HELSINKI (Reuters) - Finland invited bids on Friday to supply 64 multi-role fighter aircraft to replace its ageing fleet of F/A-18 Hornet jets, due to be phased out from 2025.
The deal is expected to cost 7-10 billion euros ($9-12 billion). Possible candidates include Saab’s Gripen, Dassault’s Rafale, Boeing’s Super Hornet, Lockheed Martin’s F-35 and the Eurofighter, a joint project by Airbus, BAE and Leonardo.
“If we want to keep defending the entire Finnish territory in a credible way, this is a necessity, especially as we do not belong to a military alliance,” defense minister Jussi Niinisto told a news conference.
He said performance of the jets would be the main criterion and Finland was committed to thorough talks with all plane makers.
U.S. President Donald Trump suggested last year that Finland had already chosen Hornets, made by U.S. group Boeing, but Finland denied that.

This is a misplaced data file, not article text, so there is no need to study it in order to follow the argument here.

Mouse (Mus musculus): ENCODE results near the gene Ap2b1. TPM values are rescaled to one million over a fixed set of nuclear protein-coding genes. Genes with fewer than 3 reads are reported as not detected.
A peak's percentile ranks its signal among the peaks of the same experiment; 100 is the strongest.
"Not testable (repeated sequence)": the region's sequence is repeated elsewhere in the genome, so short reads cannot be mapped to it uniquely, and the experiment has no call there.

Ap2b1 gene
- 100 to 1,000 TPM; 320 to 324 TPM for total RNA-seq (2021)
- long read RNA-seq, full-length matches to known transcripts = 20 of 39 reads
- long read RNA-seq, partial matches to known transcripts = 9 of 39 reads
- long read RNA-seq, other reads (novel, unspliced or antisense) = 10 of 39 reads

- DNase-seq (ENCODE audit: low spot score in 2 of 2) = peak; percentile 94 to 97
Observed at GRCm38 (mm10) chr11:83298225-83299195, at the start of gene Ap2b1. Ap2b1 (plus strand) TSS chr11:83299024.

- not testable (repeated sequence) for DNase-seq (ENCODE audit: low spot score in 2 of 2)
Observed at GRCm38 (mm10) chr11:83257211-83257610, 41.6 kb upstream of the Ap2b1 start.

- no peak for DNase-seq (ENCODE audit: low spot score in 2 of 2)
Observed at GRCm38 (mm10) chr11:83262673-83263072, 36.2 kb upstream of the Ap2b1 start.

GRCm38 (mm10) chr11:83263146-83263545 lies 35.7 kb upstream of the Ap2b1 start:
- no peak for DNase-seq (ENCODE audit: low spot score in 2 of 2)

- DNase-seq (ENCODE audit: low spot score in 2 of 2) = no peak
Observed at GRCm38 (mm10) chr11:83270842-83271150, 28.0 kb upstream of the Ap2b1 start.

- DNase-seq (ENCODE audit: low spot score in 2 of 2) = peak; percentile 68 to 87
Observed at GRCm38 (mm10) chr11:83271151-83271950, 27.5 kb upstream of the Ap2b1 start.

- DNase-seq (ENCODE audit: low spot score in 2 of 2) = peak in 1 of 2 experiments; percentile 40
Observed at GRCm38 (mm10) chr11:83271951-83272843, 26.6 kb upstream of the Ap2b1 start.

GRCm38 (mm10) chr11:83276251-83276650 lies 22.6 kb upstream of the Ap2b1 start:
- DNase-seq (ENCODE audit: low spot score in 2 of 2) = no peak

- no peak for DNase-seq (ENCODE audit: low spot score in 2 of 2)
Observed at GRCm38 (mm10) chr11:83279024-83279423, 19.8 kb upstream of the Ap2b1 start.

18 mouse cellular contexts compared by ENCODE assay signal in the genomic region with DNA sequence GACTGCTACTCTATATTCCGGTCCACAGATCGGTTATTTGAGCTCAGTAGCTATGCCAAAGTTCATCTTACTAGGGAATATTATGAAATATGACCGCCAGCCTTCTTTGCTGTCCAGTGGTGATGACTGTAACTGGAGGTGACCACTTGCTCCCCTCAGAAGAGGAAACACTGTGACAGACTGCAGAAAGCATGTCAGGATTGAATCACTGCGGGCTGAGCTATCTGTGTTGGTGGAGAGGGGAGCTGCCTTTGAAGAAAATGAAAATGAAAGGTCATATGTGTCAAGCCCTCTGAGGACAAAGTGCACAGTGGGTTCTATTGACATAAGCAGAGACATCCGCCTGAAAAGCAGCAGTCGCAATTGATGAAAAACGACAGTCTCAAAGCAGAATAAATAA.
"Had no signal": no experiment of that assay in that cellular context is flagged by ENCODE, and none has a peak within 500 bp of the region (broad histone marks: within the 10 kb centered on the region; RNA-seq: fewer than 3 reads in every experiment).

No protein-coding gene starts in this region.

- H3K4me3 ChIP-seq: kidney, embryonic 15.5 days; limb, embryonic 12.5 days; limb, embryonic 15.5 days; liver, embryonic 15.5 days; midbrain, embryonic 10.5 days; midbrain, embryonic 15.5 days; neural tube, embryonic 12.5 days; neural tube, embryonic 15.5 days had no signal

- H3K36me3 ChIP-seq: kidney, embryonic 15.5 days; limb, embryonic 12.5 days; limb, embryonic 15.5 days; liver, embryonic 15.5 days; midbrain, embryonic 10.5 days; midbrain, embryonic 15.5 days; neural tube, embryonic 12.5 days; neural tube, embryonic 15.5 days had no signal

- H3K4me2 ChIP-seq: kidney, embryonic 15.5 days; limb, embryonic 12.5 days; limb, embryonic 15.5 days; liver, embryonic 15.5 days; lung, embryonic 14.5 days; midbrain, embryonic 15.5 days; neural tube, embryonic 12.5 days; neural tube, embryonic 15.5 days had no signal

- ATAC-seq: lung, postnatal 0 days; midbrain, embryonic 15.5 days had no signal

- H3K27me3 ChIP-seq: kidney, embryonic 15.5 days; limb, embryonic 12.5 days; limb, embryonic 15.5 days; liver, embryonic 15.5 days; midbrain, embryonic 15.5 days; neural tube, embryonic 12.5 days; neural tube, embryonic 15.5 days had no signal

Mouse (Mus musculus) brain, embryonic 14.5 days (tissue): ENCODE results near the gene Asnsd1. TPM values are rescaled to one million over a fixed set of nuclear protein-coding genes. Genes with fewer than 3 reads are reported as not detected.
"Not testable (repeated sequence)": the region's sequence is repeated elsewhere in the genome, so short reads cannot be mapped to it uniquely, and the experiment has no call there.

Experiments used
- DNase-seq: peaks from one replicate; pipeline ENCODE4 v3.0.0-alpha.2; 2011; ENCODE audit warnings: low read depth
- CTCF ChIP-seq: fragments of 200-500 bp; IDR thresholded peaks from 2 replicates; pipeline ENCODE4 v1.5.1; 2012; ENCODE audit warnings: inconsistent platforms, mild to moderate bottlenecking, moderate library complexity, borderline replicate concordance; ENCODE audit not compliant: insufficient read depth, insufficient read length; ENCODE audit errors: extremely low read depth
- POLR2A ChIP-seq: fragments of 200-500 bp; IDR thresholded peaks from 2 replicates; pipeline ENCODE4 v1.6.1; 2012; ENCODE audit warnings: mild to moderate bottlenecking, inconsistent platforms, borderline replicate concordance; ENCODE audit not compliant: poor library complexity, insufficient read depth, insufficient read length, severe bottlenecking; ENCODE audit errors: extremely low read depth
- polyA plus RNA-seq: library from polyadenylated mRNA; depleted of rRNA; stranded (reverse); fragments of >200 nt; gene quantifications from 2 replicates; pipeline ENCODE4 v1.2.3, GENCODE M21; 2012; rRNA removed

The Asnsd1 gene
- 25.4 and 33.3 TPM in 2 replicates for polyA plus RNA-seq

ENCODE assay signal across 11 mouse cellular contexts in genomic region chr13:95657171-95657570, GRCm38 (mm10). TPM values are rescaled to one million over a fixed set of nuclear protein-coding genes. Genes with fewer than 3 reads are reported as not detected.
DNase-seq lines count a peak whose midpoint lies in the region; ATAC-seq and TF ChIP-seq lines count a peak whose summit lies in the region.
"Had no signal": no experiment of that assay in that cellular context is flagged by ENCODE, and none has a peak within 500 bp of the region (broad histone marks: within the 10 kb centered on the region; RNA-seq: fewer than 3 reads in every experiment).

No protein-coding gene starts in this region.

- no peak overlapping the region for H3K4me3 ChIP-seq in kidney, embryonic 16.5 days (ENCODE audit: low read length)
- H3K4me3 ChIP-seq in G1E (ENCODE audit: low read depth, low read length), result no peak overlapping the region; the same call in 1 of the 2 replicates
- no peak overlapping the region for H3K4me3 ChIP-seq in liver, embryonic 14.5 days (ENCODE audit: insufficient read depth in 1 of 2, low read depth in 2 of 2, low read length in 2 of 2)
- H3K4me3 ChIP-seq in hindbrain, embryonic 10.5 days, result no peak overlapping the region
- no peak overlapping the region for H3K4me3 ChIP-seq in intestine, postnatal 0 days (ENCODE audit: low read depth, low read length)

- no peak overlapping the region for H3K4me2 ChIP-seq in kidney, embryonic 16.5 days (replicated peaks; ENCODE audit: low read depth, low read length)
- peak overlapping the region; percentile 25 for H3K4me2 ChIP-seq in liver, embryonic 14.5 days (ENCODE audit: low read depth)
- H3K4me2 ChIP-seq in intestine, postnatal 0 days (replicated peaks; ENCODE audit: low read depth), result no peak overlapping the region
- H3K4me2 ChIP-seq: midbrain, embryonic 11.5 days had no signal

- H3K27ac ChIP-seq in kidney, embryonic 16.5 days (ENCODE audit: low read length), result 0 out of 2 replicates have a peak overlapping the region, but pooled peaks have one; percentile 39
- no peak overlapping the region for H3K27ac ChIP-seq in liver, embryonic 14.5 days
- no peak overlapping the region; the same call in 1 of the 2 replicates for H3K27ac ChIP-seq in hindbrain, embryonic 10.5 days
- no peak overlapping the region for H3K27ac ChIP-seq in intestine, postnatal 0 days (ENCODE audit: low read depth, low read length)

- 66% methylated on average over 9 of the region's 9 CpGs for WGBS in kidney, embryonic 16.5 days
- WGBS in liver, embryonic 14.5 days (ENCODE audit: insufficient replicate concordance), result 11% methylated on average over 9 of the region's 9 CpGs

Helsinki is asking manufacturers to provide price quotations for the new jets by early 2019, and plans to make the final decision in 2021.
Finland shares a 1,340km (833 miles) border and a difficult history with Russia. It has compulsory military service for all men and is one of six members of the European Union that have not also joined NATO.
Reporting by Jussi Rosendahl; Editing by Mark Potter
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